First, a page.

Benjamin Franklin Papers

From Benjamin Franklin to Jonathan Williams, Jr., 15 January 1781

To Jonathan Williams, Jr.

AL (draft): American Philosophical Society; copy: Library of Congress

Passy, Jan. 15. 1781

Dear Jonathan

You gave me a great Pleasure in informing me of the safe Delivery of your good Wife. I congratulate you both most cordially.—2

As you make no Objection to M. de Segray’s Account, I suppose it right, & return it with my Approbation as you desire.—3

It is a vexatious thing to have Business to do which one does not understand. I had resolved to have nothing more to do with Ship Affairs; but I have lately been persuaded into two. The La Fayette has already given me a great deal of Trouble, and is like to give me more; for tho’ I have advanced my Bills for the 200,000 l.t. Freight, I am now told that 150,000 more are necessary before she will be suffer’d to depart from L’Orient.4 M. de Chaumont’s Affairs are so embarrass’d that he yesterday demanded tho it cannot yet be due forty thousand Livres more on Acct of Freight which he says her Tonnage will amount to. I have furnish’d him with four hundred thousand on Acct of the Cloth; there remains on that Acct about 28,000 unpaid: but then I had advanc’d him in September last to pay his Acceptances of your Bills 9 or 10,000 l.t. more than they amount to, which must be deducted; and he still owes me for your Bill of 50,000 l.t. accepted near two Years since. Besides this, hearing yesterday that some of his Acceptances of your Bills were in Sufferance, & that he could not go on paying them, I have been oblig’d to order Mr Grand to take all up that you have drawn on Acct. of the States, which amount to about 92,000 l.t. yet unpaid. Young Mr Chaumont told me last Night from his Father that you owe him about 40,000 livres. Is not this a Mistake? By some of your Letters I had conceiv’d otherwise. I find that in these Affairs with him, a Bargain tho’ ever so clearly express’d signifies nothing. One is no sooner engag’d by a tempting Proposition, but Changes begin to be propos’d in the Terms, & these follow one after another, till one is quite bewilder’d. I, in all these mercantile Matters, am like a Man walking in the Dark, I stumble often, and frequently get my Shins broke.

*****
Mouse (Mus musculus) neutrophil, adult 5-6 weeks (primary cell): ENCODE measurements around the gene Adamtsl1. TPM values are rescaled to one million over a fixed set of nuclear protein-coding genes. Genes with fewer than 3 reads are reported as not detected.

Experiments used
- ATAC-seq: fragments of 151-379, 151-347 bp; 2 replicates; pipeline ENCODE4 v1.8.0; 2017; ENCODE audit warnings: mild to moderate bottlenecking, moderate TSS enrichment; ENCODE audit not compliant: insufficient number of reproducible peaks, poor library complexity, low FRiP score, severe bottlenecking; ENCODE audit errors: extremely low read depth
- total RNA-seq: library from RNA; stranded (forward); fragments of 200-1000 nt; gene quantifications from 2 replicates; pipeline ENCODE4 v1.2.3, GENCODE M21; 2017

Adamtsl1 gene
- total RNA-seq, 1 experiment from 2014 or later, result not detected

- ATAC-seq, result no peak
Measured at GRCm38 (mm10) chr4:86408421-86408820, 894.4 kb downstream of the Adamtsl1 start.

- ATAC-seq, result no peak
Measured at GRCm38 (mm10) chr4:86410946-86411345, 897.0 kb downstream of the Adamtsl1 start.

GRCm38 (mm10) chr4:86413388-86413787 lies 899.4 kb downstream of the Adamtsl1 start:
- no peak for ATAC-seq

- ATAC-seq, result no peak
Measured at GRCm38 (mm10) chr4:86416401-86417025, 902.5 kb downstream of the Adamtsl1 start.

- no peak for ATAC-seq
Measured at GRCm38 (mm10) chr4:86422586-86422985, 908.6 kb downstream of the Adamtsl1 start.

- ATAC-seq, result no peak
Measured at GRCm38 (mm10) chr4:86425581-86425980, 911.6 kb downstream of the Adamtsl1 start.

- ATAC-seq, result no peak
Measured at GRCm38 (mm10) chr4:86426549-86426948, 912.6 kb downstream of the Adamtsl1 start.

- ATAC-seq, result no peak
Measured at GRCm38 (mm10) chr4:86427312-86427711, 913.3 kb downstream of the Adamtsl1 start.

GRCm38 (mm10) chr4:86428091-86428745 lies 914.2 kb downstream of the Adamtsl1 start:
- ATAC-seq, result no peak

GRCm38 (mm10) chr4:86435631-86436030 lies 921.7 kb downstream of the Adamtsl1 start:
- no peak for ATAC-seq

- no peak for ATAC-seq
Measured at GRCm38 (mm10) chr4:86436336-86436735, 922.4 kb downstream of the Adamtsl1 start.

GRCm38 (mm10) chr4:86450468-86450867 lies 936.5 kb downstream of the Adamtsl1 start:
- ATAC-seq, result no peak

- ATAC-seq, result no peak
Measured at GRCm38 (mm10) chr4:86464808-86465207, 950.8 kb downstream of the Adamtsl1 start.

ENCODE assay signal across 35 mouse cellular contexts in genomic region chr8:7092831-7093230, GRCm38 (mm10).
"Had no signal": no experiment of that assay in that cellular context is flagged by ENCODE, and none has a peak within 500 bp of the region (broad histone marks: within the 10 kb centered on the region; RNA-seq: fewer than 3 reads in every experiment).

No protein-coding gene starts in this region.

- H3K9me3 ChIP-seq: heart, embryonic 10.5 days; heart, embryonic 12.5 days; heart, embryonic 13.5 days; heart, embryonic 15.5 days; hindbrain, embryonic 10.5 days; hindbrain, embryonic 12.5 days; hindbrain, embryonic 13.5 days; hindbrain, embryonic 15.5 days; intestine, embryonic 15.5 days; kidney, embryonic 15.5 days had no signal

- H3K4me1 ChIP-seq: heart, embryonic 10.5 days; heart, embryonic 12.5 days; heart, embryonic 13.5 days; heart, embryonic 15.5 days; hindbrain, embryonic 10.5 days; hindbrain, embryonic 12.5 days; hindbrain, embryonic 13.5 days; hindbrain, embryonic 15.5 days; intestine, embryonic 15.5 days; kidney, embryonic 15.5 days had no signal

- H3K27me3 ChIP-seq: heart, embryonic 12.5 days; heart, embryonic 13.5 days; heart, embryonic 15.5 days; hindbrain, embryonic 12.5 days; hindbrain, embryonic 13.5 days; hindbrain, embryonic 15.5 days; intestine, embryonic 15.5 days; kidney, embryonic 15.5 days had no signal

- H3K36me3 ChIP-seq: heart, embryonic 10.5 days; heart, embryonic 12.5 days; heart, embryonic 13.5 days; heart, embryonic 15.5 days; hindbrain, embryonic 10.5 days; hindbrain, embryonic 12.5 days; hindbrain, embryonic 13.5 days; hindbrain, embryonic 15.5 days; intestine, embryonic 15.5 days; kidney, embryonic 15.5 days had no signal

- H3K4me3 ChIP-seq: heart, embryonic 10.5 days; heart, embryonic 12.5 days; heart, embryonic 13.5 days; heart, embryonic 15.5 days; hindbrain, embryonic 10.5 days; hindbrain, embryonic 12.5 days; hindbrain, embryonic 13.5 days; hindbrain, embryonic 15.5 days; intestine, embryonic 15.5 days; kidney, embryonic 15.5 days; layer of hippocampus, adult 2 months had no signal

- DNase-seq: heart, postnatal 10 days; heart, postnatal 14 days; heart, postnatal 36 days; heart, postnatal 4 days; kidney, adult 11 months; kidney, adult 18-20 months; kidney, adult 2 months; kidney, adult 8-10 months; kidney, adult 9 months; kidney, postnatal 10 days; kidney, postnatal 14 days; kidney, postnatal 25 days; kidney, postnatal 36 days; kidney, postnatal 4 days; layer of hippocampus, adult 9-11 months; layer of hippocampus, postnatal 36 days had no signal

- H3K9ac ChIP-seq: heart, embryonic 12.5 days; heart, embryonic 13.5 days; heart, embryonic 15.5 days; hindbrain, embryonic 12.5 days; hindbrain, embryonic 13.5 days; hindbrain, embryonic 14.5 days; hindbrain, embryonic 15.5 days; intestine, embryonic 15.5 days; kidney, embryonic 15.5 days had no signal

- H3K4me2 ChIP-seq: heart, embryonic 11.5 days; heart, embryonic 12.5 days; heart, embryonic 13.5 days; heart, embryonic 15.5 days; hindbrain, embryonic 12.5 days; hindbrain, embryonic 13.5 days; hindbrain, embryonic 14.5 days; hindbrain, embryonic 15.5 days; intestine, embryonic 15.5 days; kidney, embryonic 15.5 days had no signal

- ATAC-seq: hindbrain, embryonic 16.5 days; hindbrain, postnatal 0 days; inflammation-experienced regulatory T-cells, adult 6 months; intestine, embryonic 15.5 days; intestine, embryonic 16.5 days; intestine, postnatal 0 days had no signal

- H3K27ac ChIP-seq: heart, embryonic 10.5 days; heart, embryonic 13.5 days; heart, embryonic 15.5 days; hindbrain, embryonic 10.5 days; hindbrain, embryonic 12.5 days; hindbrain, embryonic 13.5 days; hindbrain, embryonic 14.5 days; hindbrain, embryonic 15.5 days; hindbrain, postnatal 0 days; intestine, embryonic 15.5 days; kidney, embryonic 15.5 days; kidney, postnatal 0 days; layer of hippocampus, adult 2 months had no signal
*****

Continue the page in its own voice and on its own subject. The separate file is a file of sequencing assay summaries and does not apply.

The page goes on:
Thus I am now advis’d to advance the 12000 Livres for the Mars, tho’ she has taken but 60 Tons, which I was to have advanc’d if She had taken 100 Tons.5 I am told it is right, and it may be so; but I do not like these Changes. I shall however accept the Bills when they appear. But I beg you will never more engage me in such Affairs.—

I am ever Your affectionate Uncle

Mr Williams, Nantes

Notation in Franklin’s hand: BF. to Mr Williams Jan. 15. 1781 New Demand of 150000 livres on Acct of the Ship— Mr Chaumont’s Deficiency in Paying his Acceptances—

[Note numbering follows the Franklin Papers source.]

2See JW’s letter of Dec. 30.

3JW had sent the account on Dec. 23.

4See BF’s journal entries for Dec. 29, and Jan. 14, 15, and 16 (published under Dec. 18).

5BF is referring to JW’s letter of Dec. 12, whose suggestions annoyed him considerably. He had originally drafted here: “I am sorry to find you beginning to follow his Example in the Instance of the Mars. I undertook in clear Terms to advance 12000 Livres for the Freight of 100 Tons; & the Proposition was agreed to. She has taken 60 only, & you now propose that I should nevertheless pay the 12000, Livres, because the Freight is worth it, as I could not any where get it cheaper.”

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